Laughing at Ourselves
Years ago, I taught eighth grade. One morning before the students arrived, I stopped in the bathroom. My mother always told me to put toilet paper on the seat of a public toilet seat before sitting on it. So, as usual, I did. After relieving myself, I pulled my pants up, and unbeknownst to me, the toilet paper came up too, hanging from my pants like a tail.
Strutting through the hallway toward my class, I noticed kids giggling when I passed them, but I didn’t pay too much attention. Word spread quickly, and by the time I made it to my classroom, everyone knew about the teacher with the toilet paper sticking out of her pants. Needless to say, my students could not focus when I told them to simmer down after the bell rang. Finally, someone raised their hand and said, “Mrs. Gurtman, you might want to go back to the bathroom!”Hearing this, I instinctively knew. Reaching behind my back, I pulled the long wad of toilet paper out as fast as I could and threw it into the trash. My face turned the color of an atomic fireball before a fit of laughter spilled out of me and my students.
Somehow, I made it through the rest of the morning. At lunch, the laughter continued when I discussed it with my teacher friends. One of my colleagues kindly told me that the incident would give me a better connection to my students because it made me seem human. Had this happened when I was an eighth-grade student, I probably wouldn’t have been able to shake it off as quickly. But it was funny, and it became a running joke throughout the year that my students and I could giggle about.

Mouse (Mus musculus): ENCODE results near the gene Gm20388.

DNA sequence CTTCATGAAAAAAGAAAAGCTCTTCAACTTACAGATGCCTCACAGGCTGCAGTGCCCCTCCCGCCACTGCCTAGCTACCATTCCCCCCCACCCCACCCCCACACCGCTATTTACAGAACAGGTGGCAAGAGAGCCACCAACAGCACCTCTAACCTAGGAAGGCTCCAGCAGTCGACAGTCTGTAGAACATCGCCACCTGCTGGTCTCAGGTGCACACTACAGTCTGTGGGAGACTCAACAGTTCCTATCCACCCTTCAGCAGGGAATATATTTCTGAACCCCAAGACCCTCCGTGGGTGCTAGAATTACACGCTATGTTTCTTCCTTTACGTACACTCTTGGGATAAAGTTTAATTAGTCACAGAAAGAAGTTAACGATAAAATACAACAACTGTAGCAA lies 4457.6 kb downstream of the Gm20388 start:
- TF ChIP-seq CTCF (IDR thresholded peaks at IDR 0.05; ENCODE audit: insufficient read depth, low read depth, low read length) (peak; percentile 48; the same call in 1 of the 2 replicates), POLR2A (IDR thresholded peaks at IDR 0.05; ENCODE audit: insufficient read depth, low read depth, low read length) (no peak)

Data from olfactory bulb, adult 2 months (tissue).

When I was writing Lost and Found in Aspen, I created a similar scene for the protagonist, Hope. Throughout the story, she experiences a few embarrassing situations. I included these humiliating scenes with the intention of adding humor to the story, as well as making her more human, attempting to conjure up empathy in the reader as they stepped inside Hope’s life—for the good and the bad––to laugh and to cry.
Another important piece of advice my mother told me when I was a little girl was to marry someone who made me laugh. And I did. My husband is hilarious. Thanks, Mom, for teaching me to protect my butt from getting strange diseases from a dirty toilet seat and emphasizing the importance of humor in my life––because laughter, after all, is medicine for the soul.
Your mother was a smart lady and it is nice to know you followed your her advice. Laughter truly is the best medicine and it is important to be able to laugh at yourself. If more people could do that, the world would be a better place.